Tell us where you are from, the early years of your childhood and what influenced your direction towards the arts?
I was born in Ohio and left when I was 8 months old. My brother joined the military and I immediately started my life moving around the country. I’ve lived in Illinois, Missouri, Texas, Maryland, Florida, Alabama, and even Germany for a brief period. Art has been a part of my life ever since I could hold a crayon.
Photo: Asiyami Gold
Your first memory or interpretation of visual art
Instead of coloring I would try to read through all the images I saw in the coloring books . Charlie Brown, Ninja Turtles, Spiderman, a few of the first things that I could draw off of memory after a couple of years repetition.
Were your family and friends always supportive of your work?
My friends and family were supportive but they didn’t always understand my choices. At one point in my life I begin to start doing more radical work and it did concern my parents since I was raised by a religious family. However my mother and father do appreciate what I stand for in the substance of my old work and have come to accept it.
How many man hours do your pieces average and which piece took the longest to date?
The average time span for a piece is about an hour and some change. When I paint canvas it takes up to 5-6 hours with continuous painting. Depending on how I’m feeling , it could take longer. The longest it has ever taken me to do a piece is about a week (a large wooden board painting with a friend of mine).
How long are your working intervals before you need to recoup?
I could go for hours without stopping. Its a problem when I get so caught up in my work I forget to eat sometimes I even fight sleep which I have learned to stop doing that., lol. I value my sleep and do not have a problem stopping to take a nap now, I do my best work when I’m fully charged. #teamnaptime.
How do you determine what will be your next piece or any practices, rituals or a process that inspires the direction of future work?
I have no exact process of determining my next piece, it’s very organic and random. I can draw just about anywhere at any time if necessary, but I do have preferences. It isn’t hard for me to gain inspiration because I have so many things in my head at one time. My biggest problem honestly is taking one of the ideas in my head and trying to decide how to begin execution of it.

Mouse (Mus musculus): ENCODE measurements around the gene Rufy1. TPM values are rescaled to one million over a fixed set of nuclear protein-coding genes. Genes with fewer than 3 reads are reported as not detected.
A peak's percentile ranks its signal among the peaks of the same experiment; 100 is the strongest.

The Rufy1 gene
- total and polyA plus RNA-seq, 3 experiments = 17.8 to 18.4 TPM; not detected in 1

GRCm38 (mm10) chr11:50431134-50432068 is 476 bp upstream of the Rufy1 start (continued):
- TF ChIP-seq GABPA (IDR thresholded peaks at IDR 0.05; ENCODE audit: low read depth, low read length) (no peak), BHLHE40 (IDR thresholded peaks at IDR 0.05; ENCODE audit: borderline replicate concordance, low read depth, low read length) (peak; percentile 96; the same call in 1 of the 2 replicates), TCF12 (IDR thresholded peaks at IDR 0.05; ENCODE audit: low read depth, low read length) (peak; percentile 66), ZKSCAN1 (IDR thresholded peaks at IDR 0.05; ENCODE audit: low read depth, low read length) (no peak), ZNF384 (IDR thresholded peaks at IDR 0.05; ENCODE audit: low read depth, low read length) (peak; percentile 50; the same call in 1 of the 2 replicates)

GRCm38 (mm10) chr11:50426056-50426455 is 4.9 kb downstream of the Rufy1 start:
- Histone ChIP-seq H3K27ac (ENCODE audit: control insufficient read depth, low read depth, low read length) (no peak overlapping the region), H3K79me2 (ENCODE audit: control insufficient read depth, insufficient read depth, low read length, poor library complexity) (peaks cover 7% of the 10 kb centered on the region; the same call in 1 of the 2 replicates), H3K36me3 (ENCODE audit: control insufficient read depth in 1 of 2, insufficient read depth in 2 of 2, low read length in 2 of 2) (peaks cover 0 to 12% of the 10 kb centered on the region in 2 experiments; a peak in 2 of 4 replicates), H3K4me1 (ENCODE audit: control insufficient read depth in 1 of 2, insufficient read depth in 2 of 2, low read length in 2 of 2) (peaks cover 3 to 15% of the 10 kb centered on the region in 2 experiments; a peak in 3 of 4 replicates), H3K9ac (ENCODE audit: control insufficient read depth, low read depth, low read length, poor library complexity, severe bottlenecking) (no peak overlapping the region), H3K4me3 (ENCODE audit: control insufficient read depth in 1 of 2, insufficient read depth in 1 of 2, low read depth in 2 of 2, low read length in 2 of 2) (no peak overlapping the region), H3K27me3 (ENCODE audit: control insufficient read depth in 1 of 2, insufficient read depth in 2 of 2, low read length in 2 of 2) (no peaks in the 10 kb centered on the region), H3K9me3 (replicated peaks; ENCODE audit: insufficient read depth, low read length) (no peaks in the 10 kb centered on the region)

What would you say to those who don’t have the positive reinforcement of family or friends when pursuing a passion?
To those who do not have positive reinforcement from friends or family you literally have to motivate yourself. You have to create it for yourself. In this time we have so much more to look at for information and inspiration. The Internet provides so many outlets. From pop culture to history, there is a limitless amounts of imagery to inspire you. Also circumstance will motivate you, my motivation was struggling. I was in a constant state of failure and was sick of being at the bottom.
Biggest obstacle to date and how did you overcome it?
My biggest obstacle to date had to be finding myself as an artist and as a man simultaneously. For the last few years I was homeless and struggling from things I had done in my past, that eventually had caught up to me. In the midst of a very difficult transition it also brought substance to my work. As I began to research more to better myself as an artist, I was at the same time bettering myself as a man without realizing it. I had to separate myself from a lot of people who were influencing me in a negative way, and I also I slayed myself for quite some time and focused purely on my art. Once I was able to focus, this in turn allowed me to build my reputation internationally as a respected artist.
Photo: Troy Benjamin
If you could could spend the weekend with any artist (past or present) who would it be and why?
If I could spend the weekend with one artist, maybe Norman Rockwell. He was one of the first artist that really made me stop and stare at a piece of art, and really try to figure out what’s going on in the piece. I just want to pick his brain.
If you could only rework one of your pieces for the rest of your life or chose a subject you have yet to attempt but rework for the rest of your life, what piece or subject would it be?
My vanity slave piece. I have already rework it three times and it gets better every time. The reason is because this piece has and always will be relevant to the struggle of the black woman. If you’re not familiar with it’ it is a picture what a model is chained and being pulled in be in many directions
Most humorous or strangest reaction/story regarding your work
There are so many strange stories, I can’t recall a particular one off the top of my head, but I do constantly get people thinking or about the illuminati symbolism in my work.
Set the mood of your work space; do you listen to music, enjoy silence, turn off your phone etc…
I prefer to draw at home, either with the TV playing in the background or music; 90 s hip hop, nineties R&B are my favorite things to create to. I prefer solitude if possible.
Current music playlist
Music playlist… I’m always a couple of years back. Still have Kendrick Lamar section 80. Nas Illmatic. Some Drake. a ton of Michael Jackson. SWV, Isley Brothers .
What is the best piece of advice or life lesson you have learned?
Can’t wait for life because life is not waiting for you. Its called “the pursuit of happiness because you have to chase it.”
I am planning to do more shows throughout 2015 all over the country. Also releasing some more merchandise and some great collaborations on the way!
Photo: Quintavius Oliver
Find more of Markus Prime’s work on instagram or to purchase (including his new e-book; “Bruh” released today) click here